The next day was full of introductions and acclimation, but it was made very easy for Eugene and I. We felt right at home in their laboratory and everyone was friendly to us and always offering to help. The communication in the lab was already in English on a day-to-day basis, as their research group is advised by a professor from South Korea (who does not speak much Chinese). During our stay there were also two visiting researchers from Japan, all working alongside us toward the same goal.

What I did in Taiwan is probably best explained by the flow of the average day:

We woke up in the early morning, having slept on these bamboo-ish mattresses. Showered, headed to Taiwan’s cafe-style version of 7-Eleven for breakfast. For breakfast there I generally had these triangles of rice and fish wrapped in seaweed, which were really pretty tasty.

After breakfast we walked through the early morning heat to the physics building. Every time I walked somewhere in Taipei, I was seriously dumbfounded by the amount of litter in this city. There isn’t any. None. This makes me reflect upon the respect individuals in East Asia seem to have toward their city, and I can’t help but compare this to Americans and Europeans.

Upon arriving to the physics building, we would swipe a card to enter. There are at least three security cameras to every room and hallway on the ground floor. We’d take the elevator (which normally tried to have some sort of conversation with me, but I could never understand exactly what the elevator was trying to convey…) up to the ninth floor, where the lab is.  Just like at American universities, the grad students tend to arrive a good amount after 9am.

The view from the lab’s windows is gorgeous. I can see the Taipei traffic come and go as well as the mountains around this side of the city.  You can actually see a good amount of the surrounding area too, since most buildings in that direction aren’t too tall.  Eventually, I have to stop staring out the window and actually do work.

The view from the lab in Taipei.

We would start off our day assembling the components to be tested. We were testing the radio equipment (coaxial cables, amplifiers, filters, and fiber transceivers) that would be deployed with a new station for ARA. These measurements not only allow us to verify that each component works, but they also enable more accurate simulations of the detector as well as improve analysis of the collected data after the detector is deployed. A lot of care had to be taken during these measurements, documenting which wire went to which component and recording every serial number combination. It was rather tedious, but I could at least talk to the other researchers in the lab during this time (there were a few electrical engineers and grad students who did arrive before 10am), so I was able to learn quite a bit about academic life outside of the West.

After we finished whichever component testing rig we were working on, the fun could begin. We would hop into the elevator with the rig, go down to the second basement, through a dark, abandoned parking garage, and through double doors. Inside, there are working lights and turning them on reveals the door to a large anechoic RF-shielded chamber.

The anechoic chamber.

We would run a bunch of tests on the components, measuring several electrical properties of each component and comparing them to either the expected values or the “ideal” values. For the most part the tests were executed properly, which was quite a rewarding feeling. The Antarctic-bound detector we were working on has a really strict shipping schedule, so it is very important that every component is carefully tested as any major setback has a chance to delay the deployment by an entire year. After finishing the tests, we would retrieve the components and return to the lab. By that time most of the group would have arrived, and we’d discuss things that needed to be done, things which were behind schedule, and results that others had attained. The rest of the day we typically spent compiling all of our data together into plots to be presented to the collaboration members. This was my least favorite part, but without it no one would be able to make heads or tails of what we were doing and what our results actually meant. When we finished the data compilation, it was around dinner time.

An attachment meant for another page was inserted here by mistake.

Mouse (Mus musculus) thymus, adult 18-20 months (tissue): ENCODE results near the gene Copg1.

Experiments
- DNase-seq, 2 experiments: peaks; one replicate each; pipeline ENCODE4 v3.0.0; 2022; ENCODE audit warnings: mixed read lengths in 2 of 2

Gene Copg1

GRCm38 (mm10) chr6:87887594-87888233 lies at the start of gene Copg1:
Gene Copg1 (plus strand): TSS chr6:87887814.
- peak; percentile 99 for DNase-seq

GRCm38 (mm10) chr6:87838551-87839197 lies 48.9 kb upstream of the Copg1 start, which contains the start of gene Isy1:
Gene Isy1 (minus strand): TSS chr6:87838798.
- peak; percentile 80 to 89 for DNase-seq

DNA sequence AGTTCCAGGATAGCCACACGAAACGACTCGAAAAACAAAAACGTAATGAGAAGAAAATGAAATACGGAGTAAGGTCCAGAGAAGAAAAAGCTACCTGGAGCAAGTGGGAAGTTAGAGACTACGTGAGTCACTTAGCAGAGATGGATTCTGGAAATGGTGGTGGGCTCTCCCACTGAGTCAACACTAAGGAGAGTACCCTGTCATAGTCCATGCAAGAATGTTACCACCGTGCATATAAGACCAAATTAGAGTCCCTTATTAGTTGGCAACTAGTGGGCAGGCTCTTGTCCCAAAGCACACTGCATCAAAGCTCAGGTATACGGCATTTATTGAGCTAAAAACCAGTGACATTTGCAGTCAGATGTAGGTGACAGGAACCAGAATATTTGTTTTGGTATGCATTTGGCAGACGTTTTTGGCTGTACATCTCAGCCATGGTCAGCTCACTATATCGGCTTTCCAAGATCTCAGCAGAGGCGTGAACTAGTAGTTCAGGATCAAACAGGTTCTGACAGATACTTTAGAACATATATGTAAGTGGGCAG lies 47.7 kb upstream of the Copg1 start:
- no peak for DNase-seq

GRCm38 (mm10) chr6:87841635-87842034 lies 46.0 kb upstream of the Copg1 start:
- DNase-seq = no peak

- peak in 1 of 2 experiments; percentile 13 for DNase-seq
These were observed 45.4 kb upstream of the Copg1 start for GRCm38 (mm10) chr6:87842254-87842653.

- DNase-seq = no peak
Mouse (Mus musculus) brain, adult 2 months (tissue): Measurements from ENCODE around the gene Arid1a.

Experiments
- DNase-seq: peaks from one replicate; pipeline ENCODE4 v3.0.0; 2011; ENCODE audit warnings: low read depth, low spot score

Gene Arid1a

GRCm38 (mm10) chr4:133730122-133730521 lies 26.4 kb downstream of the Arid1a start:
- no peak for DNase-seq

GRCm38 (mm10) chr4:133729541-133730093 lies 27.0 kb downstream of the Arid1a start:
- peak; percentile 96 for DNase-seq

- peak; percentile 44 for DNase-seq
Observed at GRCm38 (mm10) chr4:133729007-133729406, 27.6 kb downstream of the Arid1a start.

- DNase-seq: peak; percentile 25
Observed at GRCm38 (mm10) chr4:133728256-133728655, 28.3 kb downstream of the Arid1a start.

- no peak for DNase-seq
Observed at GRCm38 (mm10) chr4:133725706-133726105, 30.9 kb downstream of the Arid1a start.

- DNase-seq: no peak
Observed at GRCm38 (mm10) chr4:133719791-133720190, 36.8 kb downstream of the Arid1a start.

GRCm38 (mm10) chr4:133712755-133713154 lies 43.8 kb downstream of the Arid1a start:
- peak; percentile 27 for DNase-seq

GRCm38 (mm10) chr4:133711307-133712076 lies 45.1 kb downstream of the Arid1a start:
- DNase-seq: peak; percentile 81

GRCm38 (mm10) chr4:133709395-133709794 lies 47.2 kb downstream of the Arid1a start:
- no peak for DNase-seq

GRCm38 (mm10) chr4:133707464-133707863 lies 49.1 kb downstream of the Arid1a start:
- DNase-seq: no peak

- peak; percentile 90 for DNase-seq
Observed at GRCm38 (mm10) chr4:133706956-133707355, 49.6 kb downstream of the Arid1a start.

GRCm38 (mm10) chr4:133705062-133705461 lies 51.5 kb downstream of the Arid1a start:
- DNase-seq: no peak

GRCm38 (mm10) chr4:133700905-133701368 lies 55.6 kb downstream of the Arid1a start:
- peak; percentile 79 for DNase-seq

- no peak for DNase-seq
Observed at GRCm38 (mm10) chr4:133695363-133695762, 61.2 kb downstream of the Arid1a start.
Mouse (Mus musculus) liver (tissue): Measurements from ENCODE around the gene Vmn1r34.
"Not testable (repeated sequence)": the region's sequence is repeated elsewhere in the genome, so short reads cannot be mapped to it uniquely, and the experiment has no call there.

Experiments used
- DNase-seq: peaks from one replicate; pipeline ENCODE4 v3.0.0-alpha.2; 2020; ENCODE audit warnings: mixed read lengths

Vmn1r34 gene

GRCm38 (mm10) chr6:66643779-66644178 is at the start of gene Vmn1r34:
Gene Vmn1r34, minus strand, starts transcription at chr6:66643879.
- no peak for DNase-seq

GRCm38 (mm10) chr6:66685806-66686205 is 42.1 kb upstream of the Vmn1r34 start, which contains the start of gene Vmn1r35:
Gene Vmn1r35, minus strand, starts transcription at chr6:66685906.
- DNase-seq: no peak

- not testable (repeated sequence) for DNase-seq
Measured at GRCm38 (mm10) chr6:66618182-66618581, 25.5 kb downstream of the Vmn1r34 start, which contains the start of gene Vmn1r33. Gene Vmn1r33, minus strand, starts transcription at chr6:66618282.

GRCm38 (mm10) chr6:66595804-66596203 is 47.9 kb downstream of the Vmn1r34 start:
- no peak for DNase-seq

Every night (for two weeks!) we would have dinner at a different restaurant. There was a wide variety of food, mainly different East Asian dishes, all of which were excellent. I’ve added quite a few meals to my “to-attempt-to-replicate” list, so it will be a while before I run out of things to try to cook.

Since returning from Taiwan, I’ve resumed my regular class and research schedule. I have found that the work we did has improved my understanding of several concepts which have been useful in the development of detector simulations for my research, but also helpful in my classes, for example in my senior lab class I was able to apply techniques of making data less noisy, allowing me to take on and resolve a tricky data analysis predicament. The most remarkable thing which I’ve taken away from the experience, however, was seeing the results of the work that has been done at Ohio State and at all of the other collaborating universities being pieced together to form a complete, functional system. Seeing this after two years working on the project reminded me of the importance of every individual’s contribution to the finished product, a thought which I will not forget anytime soon.


About Paul Schellin

I grew up in Port Clinton, Ohio, hoping to study robot engineering, but after spending a year abroad in Germany after high school, my ambition shifted toward studying physics and astronomy, which I am currently doing as a senior at Ohio State. I am currently working on research focusing on detecting ultra-high energy (UHE) neutrinos and cosmic rays using the ANITA and ARA detectors. Next year I plan on continuing my physics education at the graduate level, though I’m not sure where just yet.